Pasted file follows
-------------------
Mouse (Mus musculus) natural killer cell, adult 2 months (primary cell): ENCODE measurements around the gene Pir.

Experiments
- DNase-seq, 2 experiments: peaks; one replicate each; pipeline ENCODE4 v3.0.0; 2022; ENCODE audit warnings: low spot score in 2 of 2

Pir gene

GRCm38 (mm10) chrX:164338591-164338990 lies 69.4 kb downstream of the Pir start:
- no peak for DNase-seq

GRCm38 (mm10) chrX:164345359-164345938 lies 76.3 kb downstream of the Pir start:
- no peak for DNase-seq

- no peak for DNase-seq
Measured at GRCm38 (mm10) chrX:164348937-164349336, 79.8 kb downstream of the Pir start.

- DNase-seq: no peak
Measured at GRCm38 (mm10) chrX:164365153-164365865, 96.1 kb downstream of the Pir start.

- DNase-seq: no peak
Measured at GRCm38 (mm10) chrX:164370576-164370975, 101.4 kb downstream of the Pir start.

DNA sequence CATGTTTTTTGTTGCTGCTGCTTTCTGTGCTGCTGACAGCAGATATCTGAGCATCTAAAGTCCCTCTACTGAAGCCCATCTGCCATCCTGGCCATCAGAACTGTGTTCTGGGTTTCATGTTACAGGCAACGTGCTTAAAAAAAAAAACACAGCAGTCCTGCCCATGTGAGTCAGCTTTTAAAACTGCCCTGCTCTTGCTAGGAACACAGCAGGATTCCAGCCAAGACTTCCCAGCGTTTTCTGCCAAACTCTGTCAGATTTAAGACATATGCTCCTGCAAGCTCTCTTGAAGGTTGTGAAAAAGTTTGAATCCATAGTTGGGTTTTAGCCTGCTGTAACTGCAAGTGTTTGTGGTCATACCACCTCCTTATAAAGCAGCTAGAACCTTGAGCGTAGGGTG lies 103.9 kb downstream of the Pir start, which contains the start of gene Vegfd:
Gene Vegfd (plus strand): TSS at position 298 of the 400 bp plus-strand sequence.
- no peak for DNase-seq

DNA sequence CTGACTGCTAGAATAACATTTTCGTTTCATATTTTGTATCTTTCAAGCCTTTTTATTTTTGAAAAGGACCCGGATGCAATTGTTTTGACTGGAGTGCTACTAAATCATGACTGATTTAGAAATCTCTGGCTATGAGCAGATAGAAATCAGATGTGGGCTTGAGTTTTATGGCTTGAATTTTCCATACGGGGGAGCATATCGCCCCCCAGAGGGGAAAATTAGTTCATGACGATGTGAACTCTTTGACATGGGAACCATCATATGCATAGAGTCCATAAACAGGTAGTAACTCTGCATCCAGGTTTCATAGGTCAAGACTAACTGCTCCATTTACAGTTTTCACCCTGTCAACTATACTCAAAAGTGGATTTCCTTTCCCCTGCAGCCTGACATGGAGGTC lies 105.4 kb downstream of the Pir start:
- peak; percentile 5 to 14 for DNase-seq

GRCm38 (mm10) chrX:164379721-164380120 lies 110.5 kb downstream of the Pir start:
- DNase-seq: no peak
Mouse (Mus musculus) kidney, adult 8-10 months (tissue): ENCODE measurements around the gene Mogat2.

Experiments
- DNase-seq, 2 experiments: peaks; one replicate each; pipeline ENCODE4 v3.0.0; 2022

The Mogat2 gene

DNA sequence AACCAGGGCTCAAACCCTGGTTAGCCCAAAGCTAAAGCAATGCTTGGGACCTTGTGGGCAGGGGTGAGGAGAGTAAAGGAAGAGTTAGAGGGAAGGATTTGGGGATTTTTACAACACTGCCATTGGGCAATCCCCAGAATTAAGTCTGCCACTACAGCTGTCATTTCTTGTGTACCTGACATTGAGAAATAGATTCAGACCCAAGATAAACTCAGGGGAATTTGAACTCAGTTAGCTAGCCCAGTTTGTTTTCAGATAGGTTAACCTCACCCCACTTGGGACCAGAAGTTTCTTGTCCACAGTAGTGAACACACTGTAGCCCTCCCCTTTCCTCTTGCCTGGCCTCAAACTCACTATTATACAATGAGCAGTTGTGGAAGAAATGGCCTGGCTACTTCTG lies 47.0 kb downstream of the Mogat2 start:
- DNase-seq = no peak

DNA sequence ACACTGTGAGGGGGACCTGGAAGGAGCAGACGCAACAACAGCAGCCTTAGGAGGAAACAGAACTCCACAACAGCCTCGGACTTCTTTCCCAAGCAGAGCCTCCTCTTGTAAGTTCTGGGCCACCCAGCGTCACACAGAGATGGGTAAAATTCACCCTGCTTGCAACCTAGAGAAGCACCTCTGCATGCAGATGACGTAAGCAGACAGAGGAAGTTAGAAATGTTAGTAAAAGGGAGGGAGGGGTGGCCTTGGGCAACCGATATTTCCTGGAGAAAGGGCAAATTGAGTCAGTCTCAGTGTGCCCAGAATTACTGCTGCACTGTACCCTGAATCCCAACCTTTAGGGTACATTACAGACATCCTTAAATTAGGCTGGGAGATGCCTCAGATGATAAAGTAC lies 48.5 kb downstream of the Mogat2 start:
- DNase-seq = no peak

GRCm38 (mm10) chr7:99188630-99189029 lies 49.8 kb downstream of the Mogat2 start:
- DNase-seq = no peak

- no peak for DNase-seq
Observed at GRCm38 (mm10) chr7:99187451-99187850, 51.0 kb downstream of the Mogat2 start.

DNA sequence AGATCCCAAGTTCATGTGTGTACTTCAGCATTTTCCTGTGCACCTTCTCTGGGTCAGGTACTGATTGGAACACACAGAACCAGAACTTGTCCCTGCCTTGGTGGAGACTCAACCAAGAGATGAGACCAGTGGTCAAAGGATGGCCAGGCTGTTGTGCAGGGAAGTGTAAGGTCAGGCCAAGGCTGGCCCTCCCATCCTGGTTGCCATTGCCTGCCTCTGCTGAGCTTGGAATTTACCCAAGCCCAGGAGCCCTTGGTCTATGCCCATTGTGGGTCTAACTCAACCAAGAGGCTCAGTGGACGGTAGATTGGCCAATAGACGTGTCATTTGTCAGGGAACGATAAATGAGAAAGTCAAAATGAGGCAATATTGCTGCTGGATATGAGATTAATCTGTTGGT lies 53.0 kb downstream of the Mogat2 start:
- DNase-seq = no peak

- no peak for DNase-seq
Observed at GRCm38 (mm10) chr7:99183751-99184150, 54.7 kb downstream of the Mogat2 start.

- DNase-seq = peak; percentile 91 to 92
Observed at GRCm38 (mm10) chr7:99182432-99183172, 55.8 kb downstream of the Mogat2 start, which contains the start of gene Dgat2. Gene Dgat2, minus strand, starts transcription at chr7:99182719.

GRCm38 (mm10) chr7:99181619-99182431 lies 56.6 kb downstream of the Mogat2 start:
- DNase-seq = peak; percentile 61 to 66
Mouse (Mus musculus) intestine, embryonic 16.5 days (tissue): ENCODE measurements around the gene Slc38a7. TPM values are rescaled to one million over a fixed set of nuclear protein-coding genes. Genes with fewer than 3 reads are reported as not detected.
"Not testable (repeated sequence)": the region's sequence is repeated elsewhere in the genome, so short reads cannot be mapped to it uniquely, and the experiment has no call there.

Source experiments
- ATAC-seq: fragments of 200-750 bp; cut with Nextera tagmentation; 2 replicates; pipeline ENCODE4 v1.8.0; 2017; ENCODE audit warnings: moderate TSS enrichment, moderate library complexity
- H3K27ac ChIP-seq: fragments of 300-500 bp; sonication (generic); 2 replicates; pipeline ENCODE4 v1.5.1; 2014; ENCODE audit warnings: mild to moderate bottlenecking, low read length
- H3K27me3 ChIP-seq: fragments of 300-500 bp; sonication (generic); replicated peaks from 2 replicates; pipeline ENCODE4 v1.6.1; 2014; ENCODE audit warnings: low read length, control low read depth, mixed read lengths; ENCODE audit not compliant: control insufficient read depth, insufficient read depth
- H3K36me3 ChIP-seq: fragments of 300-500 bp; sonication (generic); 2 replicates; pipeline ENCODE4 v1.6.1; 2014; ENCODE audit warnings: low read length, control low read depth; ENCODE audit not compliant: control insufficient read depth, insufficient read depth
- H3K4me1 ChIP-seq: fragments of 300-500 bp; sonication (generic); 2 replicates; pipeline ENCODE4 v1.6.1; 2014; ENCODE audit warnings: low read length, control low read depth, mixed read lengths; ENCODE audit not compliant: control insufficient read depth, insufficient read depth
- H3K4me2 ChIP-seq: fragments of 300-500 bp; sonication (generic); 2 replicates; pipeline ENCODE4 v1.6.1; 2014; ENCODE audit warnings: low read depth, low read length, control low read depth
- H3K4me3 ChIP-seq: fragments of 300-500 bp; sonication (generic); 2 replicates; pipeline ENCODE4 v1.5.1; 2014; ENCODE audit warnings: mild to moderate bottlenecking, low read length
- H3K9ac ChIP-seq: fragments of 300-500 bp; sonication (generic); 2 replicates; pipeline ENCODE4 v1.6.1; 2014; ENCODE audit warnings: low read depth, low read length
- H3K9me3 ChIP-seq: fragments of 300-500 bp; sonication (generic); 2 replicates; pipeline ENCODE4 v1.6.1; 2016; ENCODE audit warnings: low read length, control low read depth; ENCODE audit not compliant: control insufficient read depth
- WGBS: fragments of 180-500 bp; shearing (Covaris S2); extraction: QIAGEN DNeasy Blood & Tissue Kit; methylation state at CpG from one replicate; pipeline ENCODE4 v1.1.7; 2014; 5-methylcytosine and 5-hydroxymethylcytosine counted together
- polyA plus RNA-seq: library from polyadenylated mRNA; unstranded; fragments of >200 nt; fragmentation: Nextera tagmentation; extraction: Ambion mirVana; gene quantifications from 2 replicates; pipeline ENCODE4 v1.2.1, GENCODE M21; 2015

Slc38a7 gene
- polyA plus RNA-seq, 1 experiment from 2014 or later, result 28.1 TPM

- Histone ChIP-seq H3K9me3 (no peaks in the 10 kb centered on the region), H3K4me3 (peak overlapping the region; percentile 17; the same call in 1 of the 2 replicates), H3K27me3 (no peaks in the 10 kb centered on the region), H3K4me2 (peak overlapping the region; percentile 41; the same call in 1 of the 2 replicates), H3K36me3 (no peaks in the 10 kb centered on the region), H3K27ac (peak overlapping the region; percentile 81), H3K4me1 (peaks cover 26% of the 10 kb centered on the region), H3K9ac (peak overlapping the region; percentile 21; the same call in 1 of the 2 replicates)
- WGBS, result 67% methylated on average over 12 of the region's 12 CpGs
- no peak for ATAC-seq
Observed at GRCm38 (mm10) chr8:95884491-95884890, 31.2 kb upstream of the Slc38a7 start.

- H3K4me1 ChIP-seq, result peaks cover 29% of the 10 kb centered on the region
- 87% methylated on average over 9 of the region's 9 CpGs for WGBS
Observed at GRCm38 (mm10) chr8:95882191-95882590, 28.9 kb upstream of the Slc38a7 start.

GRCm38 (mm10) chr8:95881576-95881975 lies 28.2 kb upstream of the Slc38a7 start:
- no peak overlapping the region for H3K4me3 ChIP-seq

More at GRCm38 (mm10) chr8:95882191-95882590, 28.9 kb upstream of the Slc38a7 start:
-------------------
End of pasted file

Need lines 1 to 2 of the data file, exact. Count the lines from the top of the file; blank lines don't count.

Mouse (Mus musculus) natural killer cell, adult 2 months (primary cell): ENCODE measurements around the gene Pir.

Experiments